More answers to your COVID-19 questions

ABC News chief medical correspondent Dr. Jen Ashton on the increased likelihood of blood clots and the potential for COVID-19 antibodies to prevent future infection.
1:49 | 06/25/20

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Transcript for More answers to your COVID-19 questions
Don't you wish robach was here for this segment? Dr. Ashton here to answer your questions. Blood clots after testing positive for covid-19. We know, based out of Asia and Europe, people with severe covid-19 are prone to micro thrombotic events. Back to medical school. It means miniscule blood clots in the vessels all over your body. Depending on where they are, if it's to your heart, you could have heart problems. If it's to your kidneys, you could have kidney problems. We don't understand why. We see this in settings of infection and low blood oxygen level. Next question. Is there an increase in positive cases in people under 40 as some cases are reporting? Absolutely there is. We're seeing this across a lot of states in the sun belt. The good news even though people in their 20s, 30s and 40s getting sick with covid-19, they're not getting as seriously ill, necessarily requiring hospitalization. The theory is this is due to dropping your radar and your vigilance in terms of behavior. People thinking they're immune. They're getting sick. Any indication that the presence of covid-19 antibodies are preventing infection? Short term, yes. Long term, we don't know. Again, it's only been around about six months. There's a question about durability. We heard Dr. Fauci talk about that, not just with vaccine immunity, but also after natural infection. Other coronavirus three months, six months, maybe a year. If that's the case, T.J., this could be just the gift that keeps giving. We're still learning about it. Dr. Ashton, thank you.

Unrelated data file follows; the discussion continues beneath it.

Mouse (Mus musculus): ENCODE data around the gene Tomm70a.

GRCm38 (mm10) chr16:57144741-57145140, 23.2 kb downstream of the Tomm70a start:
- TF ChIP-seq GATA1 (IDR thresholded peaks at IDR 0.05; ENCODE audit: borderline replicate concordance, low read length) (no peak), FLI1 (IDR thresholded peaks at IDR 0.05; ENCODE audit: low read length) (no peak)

This transcript has been automatically generated and may not be 100% accurate.

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